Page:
Sikes started learning about makeup by buying inexpensive brands with money she earned from walking dogs.
“Sydneyfuntime Dog Walking Service!!” reads the flier she made when she started the business just before she turned 11. It lists her parents’ names and this pitch: “If you are in the middle of a situation, tired, or if you want to have a relaxing day that’s where I come in to help! Call me and I will walk your dog for 30 minutes for $5.00.”
Her mother, Amy Sikes, knows what you’re probably thinking. She thought it, too. When her daughter first came to her, asking if she could start using makeup and posting the looks on social media, she was hesitant to give her permission. She worried she was too young. She also feared she was doing it for the wrong reason.
“I thought it was about vanity,” she says. “But for her, it’s an art.”
She had noticed how at 4, her daughter could look at a drawing and re-create it, and how at 8, she transformed a pair of white sneakers into two impressive, very yellow Minions.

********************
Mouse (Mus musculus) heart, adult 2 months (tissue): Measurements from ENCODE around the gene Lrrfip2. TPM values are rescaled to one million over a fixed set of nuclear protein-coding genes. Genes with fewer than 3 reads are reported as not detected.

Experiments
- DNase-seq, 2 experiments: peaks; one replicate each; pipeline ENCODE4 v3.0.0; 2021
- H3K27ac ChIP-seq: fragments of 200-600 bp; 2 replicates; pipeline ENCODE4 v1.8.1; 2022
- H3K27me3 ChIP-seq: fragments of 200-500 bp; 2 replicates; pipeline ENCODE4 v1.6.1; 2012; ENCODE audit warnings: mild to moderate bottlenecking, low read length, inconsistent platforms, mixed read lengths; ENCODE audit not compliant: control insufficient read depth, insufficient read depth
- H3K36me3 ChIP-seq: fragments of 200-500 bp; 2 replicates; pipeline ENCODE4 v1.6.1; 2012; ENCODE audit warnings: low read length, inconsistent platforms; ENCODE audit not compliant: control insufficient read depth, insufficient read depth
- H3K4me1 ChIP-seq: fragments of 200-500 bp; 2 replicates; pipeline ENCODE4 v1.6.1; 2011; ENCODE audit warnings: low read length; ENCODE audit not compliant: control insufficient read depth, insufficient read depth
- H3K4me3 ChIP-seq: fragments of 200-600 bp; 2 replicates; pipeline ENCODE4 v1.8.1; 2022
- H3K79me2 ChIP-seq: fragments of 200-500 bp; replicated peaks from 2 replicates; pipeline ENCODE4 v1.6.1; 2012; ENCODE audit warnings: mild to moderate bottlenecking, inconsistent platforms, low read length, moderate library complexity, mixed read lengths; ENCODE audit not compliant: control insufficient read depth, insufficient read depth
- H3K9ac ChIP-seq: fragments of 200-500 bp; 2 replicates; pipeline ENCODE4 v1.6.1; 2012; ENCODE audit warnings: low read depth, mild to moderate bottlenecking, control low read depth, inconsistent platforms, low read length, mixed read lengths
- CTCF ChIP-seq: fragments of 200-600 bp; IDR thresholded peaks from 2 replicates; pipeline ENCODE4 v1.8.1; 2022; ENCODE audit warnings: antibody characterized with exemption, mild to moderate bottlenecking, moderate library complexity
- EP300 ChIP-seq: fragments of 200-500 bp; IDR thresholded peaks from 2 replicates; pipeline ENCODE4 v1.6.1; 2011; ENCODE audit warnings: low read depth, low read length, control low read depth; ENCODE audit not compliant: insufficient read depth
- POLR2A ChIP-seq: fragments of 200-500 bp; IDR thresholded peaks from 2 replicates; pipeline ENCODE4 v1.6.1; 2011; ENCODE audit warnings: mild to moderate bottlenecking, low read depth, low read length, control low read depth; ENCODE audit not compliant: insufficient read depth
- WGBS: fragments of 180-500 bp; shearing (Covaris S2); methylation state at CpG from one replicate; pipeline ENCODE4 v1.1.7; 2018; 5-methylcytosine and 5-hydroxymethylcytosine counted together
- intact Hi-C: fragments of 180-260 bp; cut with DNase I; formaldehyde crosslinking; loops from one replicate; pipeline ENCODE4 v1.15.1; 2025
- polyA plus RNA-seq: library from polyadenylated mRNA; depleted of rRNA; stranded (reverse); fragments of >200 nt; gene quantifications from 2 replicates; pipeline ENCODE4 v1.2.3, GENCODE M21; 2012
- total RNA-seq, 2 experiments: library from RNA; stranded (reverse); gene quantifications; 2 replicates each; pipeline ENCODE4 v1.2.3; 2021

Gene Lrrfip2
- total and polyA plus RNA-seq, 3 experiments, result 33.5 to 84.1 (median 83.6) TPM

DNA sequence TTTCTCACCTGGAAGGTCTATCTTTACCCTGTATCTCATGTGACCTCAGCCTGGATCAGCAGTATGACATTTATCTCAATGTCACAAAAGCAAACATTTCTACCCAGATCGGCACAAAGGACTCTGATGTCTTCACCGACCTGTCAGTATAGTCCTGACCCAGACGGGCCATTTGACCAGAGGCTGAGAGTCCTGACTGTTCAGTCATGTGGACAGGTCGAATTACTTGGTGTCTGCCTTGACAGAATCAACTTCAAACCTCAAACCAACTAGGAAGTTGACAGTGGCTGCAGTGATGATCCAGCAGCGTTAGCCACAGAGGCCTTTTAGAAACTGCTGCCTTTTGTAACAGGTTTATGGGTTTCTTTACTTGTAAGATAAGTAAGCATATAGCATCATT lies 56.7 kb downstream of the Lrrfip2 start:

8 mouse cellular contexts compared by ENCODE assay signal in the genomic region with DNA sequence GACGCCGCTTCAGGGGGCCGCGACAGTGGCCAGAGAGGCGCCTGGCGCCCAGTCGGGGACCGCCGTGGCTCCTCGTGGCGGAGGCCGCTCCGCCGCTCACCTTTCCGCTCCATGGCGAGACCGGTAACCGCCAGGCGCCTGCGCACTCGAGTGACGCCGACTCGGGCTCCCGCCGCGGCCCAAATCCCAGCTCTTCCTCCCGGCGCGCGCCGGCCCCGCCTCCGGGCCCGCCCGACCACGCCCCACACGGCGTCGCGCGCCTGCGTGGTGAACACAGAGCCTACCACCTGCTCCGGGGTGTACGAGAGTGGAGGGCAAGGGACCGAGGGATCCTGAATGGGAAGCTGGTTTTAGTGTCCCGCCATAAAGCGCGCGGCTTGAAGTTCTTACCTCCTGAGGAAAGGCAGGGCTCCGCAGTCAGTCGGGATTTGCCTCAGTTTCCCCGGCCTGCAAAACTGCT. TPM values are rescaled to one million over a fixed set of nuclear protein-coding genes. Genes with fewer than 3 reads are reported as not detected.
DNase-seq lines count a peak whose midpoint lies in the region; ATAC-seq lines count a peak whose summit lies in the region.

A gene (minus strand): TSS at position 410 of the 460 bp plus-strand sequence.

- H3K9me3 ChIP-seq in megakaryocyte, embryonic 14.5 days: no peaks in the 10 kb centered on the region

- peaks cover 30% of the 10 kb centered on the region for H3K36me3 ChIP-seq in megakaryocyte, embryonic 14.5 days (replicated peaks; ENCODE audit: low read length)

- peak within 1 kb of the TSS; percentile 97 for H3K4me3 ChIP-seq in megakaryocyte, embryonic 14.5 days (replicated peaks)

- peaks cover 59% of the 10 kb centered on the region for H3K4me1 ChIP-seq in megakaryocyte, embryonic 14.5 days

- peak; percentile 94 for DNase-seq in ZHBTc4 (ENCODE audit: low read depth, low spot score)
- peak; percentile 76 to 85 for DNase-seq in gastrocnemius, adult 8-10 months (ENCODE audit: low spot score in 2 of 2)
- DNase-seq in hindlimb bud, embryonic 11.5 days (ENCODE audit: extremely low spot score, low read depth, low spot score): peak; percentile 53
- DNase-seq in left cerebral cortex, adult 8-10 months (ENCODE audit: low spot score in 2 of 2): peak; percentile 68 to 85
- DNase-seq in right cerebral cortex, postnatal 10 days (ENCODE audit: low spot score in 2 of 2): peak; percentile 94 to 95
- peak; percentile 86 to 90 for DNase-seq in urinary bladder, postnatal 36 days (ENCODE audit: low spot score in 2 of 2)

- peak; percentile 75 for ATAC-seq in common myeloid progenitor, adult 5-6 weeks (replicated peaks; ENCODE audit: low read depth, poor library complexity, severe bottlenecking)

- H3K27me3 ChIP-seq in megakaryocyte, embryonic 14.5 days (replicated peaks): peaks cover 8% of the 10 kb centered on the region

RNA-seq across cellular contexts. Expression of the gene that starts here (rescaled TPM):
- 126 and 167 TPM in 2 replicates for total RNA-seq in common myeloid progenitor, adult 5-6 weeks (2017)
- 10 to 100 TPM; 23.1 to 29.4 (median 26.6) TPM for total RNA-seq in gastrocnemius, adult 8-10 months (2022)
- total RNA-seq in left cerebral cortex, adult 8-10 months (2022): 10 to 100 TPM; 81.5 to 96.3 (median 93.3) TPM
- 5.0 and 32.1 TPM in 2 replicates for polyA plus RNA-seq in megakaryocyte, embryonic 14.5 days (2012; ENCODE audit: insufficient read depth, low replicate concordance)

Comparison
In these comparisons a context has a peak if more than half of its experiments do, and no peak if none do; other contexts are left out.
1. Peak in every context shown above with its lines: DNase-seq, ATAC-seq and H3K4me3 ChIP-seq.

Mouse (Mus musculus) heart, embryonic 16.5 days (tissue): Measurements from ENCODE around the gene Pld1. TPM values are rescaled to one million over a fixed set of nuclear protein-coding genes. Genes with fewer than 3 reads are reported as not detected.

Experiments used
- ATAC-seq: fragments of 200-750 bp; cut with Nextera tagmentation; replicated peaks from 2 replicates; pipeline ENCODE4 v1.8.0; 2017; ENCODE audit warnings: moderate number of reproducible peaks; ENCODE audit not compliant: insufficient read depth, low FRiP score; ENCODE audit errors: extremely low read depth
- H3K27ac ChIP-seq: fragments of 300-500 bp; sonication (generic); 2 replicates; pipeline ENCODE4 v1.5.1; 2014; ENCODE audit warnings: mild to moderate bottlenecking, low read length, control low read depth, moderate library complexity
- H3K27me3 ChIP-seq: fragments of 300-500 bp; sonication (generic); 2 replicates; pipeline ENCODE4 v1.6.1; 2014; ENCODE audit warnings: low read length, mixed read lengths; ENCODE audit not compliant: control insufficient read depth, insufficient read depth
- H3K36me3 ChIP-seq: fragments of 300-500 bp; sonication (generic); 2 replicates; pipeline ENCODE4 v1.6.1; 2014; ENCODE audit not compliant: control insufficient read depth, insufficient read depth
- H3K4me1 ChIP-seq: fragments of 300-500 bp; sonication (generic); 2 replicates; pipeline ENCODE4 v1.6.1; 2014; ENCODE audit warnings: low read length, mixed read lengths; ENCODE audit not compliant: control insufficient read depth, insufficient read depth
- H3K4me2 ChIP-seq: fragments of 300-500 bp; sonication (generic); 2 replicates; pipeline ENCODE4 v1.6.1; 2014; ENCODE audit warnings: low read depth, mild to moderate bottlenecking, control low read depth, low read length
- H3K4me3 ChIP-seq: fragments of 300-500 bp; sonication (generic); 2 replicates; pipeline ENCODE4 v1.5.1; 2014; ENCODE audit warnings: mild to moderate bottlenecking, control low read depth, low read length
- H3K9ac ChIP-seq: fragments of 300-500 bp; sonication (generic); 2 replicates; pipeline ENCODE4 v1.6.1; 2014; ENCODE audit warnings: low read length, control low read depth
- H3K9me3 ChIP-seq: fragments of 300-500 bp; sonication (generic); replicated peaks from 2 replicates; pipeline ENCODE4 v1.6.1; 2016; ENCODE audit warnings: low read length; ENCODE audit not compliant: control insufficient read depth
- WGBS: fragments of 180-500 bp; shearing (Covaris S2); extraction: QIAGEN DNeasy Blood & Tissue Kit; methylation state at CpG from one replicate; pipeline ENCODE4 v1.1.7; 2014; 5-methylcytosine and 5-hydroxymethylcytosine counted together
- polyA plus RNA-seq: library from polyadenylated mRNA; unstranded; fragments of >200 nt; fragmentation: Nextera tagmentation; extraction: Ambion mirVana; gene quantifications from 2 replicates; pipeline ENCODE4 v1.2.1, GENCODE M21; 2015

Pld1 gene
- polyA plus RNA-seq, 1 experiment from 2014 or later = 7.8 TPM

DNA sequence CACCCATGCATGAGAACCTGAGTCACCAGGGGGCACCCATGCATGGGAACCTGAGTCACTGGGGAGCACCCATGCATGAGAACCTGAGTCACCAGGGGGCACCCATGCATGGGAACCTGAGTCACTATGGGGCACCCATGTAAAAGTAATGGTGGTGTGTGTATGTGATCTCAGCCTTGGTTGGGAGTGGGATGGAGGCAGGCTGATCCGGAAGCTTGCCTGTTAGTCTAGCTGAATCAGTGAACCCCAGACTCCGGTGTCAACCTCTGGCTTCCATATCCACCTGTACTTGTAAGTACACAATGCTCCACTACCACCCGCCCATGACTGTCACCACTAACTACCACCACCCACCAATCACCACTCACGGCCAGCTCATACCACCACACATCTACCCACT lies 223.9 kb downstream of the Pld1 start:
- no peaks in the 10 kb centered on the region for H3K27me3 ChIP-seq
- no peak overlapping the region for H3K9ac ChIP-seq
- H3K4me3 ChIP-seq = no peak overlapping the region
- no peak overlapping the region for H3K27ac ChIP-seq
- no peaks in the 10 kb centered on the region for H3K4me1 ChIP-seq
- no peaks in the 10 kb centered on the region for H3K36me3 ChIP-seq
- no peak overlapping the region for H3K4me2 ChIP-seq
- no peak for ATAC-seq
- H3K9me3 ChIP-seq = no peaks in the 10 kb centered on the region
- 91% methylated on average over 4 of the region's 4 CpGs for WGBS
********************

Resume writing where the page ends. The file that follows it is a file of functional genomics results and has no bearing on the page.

Now, she marvels at how her daughter uses her face as a canvas. The rising 10th-grader takes medication to keep her acne under control, and when she is not filming, she rarely wears makeup. But when she is sitting in front of that camera, she can spend between one to six hours creating looks that range from prom appropriate to elaborately eerie. She once transformed her face into a Ouija board.
“At first, when she started the account, I didn’t see what she saw,” Amy Sikes says. “Now, I really believe she’ll make it in this industry.”
On her daughter’s desk sits a magazine signed by Beyoncé’s renowned makeup artist Sir John. Amy Sikes was there when her daughter met him at an event this summer. She recalls how he held up the makeup palette the teenager created for the cosmetic company Inglot USA and said, “Everyone, this girl is 14. She is going to be big.”